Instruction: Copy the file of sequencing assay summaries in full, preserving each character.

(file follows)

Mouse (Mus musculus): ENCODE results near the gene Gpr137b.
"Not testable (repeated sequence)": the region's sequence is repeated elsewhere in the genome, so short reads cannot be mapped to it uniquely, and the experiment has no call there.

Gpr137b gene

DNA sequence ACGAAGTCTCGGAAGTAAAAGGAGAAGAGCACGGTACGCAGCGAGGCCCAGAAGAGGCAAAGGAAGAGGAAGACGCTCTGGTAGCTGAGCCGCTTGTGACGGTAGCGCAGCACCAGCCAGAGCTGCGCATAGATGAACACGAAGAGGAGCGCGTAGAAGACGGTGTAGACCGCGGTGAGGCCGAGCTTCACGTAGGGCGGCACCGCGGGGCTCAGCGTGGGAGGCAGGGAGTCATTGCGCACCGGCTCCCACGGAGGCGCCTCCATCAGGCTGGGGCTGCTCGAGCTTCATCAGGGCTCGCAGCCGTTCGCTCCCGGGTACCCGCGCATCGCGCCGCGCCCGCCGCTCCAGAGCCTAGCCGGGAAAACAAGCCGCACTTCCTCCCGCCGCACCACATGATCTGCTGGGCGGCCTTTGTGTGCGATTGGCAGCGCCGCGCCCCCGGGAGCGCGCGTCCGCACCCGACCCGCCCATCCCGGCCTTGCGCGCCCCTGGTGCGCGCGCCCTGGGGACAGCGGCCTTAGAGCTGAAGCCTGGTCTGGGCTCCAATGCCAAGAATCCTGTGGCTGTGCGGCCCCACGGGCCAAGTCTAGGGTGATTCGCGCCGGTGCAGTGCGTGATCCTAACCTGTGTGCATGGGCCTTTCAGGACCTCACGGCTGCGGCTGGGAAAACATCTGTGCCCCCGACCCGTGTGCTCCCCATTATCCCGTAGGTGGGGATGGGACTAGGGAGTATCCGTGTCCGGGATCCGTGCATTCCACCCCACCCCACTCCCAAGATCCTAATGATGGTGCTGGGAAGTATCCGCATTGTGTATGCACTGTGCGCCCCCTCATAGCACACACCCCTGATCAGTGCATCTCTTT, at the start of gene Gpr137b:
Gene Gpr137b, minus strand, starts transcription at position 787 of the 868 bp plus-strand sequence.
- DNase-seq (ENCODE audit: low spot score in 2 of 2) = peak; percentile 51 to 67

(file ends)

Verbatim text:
Mouse (Mus musculus): ENCODE results near the gene Gpr137b.
"Not testable (repeated sequence)": the region's sequence is repeated elsewhere in the genome, so short reads cannot be mapped to it uniquely, and the experiment has no call there.

Gpr137b gene

DNA sequence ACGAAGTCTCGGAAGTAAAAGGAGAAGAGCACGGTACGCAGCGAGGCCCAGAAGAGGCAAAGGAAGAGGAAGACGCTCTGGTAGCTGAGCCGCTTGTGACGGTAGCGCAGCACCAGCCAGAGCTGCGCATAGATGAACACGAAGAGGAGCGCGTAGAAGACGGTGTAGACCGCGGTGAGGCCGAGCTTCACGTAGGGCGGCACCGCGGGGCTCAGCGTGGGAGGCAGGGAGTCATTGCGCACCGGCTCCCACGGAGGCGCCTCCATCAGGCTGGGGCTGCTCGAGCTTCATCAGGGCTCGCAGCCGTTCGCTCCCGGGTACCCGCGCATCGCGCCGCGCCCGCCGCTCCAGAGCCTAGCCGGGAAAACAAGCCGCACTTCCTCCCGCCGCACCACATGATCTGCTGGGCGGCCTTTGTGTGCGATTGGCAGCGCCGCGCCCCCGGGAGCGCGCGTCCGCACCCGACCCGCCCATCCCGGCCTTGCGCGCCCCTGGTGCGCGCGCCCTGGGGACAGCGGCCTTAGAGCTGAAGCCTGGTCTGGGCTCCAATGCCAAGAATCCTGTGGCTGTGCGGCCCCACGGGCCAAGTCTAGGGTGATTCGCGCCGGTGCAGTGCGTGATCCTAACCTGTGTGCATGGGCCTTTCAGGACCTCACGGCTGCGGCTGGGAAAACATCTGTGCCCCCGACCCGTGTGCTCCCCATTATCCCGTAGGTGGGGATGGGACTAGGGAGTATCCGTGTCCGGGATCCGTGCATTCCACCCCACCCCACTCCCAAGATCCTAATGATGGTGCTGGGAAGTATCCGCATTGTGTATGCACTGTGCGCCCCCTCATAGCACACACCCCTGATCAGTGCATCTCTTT, at the start of gene Gpr137b:
Gene Gpr137b, minus strand, starts transcription at position 787 of the 868 bp plus-strand sequence.
- DNase-seq (ENCODE audit: low spot score in 2 of 2) = peak; percentile 51 to 67